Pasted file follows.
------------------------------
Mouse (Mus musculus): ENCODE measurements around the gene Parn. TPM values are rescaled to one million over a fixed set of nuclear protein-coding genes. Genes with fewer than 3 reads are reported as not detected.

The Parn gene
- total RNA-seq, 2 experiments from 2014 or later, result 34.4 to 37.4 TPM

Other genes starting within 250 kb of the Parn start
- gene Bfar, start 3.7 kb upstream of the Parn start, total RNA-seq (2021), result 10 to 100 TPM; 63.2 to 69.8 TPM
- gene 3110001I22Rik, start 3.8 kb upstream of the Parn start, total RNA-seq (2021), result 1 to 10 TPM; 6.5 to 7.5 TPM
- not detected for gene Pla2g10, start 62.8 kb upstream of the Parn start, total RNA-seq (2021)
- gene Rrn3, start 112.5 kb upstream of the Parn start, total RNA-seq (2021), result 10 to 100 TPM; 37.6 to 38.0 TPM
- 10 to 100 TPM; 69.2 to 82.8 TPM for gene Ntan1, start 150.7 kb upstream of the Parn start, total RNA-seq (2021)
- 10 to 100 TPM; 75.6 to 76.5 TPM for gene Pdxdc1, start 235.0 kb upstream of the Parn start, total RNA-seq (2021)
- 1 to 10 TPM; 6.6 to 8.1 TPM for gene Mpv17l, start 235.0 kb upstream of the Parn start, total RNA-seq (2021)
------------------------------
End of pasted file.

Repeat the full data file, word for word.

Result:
Mouse (Mus musculus): ENCODE measurements around the gene Parn. TPM values are rescaled to one million over a fixed set of nuclear protein-coding genes. Genes with fewer than 3 reads are reported as not detected.

The Parn gene
- total RNA-seq, 2 experiments from 2014 or later, result 34.4 to 37.4 TPM

Other genes starting within 250 kb of the Parn start
- gene Bfar, start 3.7 kb upstream of the Parn start, total RNA-seq (2021), result 10 to 100 TPM; 63.2 to 69.8 TPM
- gene 3110001I22Rik, start 3.8 kb upstream of the Parn start, total RNA-seq (2021), result 1 to 10 TPM; 6.5 to 7.5 TPM
- not detected for gene Pla2g10, start 62.8 kb upstream of the Parn start, total RNA-seq (2021)
- gene Rrn3, start 112.5 kb upstream of the Parn start, total RNA-seq (2021), result 10 to 100 TPM; 37.6 to 38.0 TPM
- 10 to 100 TPM; 69.2 to 82.8 TPM for gene Ntan1, start 150.7 kb upstream of the Parn start, total RNA-seq (2021)
- 10 to 100 TPM; 75.6 to 76.5 TPM for gene Pdxdc1, start 235.0 kb upstream of the Parn start, total RNA-seq (2021)
- 1 to 10 TPM; 6.6 to 8.1 TPM for gene Mpv17l, start 235.0 kb upstream of the Parn start, total RNA-seq (2021)